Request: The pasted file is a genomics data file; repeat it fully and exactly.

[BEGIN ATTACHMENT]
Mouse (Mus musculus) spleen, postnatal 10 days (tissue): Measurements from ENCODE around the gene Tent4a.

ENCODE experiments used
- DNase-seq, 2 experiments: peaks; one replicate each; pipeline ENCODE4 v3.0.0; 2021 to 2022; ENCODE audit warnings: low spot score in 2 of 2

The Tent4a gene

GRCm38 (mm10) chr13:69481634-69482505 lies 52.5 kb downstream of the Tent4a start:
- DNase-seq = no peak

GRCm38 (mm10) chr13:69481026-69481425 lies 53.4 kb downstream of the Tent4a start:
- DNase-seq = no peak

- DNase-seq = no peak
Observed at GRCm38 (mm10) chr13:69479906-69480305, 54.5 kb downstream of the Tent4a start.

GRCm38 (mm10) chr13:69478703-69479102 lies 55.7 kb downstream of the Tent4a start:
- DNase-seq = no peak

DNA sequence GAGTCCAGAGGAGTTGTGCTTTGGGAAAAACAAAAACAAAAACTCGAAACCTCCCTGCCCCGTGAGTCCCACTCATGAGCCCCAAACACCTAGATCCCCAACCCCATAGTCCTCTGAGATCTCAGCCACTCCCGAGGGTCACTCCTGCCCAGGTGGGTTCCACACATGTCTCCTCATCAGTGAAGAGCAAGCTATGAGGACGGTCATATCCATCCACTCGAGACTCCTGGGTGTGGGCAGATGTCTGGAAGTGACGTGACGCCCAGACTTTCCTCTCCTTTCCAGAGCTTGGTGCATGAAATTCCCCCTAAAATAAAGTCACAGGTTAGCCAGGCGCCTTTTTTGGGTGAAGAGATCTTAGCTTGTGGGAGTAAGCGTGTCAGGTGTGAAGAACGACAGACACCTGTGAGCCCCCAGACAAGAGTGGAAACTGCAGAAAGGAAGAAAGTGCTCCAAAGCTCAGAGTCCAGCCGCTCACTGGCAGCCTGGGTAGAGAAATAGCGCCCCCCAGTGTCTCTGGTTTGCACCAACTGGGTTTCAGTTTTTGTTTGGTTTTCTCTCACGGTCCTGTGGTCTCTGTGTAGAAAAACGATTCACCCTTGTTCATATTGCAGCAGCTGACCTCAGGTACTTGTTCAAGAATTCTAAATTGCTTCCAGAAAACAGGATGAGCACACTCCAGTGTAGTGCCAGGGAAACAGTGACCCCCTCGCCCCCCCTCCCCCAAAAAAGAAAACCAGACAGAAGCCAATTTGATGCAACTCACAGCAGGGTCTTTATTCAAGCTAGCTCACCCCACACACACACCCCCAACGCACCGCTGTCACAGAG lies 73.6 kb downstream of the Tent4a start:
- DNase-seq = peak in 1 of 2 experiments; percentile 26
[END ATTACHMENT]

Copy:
Mouse (Mus musculus) spleen, postnatal 10 days (tissue): Measurements from ENCODE around the gene Tent4a.

ENCODE experiments used
- DNase-seq, 2 experiments: peaks; one replicate each; pipeline ENCODE4 v3.0.0; 2021 to 2022; ENCODE audit warnings: low spot score in 2 of 2

The Tent4a gene

GRCm38 (mm10) chr13:69481634-69482505 lies 52.5 kb downstream of the Tent4a start:
- DNase-seq = no peak

GRCm38 (mm10) chr13:69481026-69481425 lies 53.4 kb downstream of the Tent4a start:
- DNase-seq = no peak

- DNase-seq = no peak
Observed at GRCm38 (mm10) chr13:69479906-69480305, 54.5 kb downstream of the Tent4a start.

GRCm38 (mm10) chr13:69478703-69479102 lies 55.7 kb downstream of the Tent4a start:
- DNase-seq = no peak

DNA sequence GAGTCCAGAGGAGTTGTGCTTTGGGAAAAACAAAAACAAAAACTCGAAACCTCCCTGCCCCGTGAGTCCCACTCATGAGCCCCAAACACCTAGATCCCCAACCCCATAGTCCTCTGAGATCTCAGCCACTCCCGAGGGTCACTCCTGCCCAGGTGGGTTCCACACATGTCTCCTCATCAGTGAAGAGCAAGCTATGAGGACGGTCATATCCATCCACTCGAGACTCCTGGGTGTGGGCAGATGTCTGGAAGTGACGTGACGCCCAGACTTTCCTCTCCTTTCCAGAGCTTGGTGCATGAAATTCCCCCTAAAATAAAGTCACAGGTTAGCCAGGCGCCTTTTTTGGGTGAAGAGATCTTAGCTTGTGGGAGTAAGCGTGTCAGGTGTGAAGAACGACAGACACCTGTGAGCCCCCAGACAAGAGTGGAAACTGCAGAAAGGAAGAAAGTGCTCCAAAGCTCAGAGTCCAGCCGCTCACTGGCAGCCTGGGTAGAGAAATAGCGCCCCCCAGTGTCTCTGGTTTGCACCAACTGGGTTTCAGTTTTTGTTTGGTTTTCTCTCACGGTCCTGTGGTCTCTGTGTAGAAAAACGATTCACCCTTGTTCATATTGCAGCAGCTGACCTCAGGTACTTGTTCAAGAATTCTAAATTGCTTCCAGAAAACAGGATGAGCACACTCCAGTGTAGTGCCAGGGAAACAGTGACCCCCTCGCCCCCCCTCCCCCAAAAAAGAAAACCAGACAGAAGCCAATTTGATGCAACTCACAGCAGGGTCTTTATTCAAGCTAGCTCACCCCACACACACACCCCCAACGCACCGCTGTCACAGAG lies 73.6 kb downstream of the Tent4a start:
- DNase-seq = peak in 1 of 2 experiments; percentile 26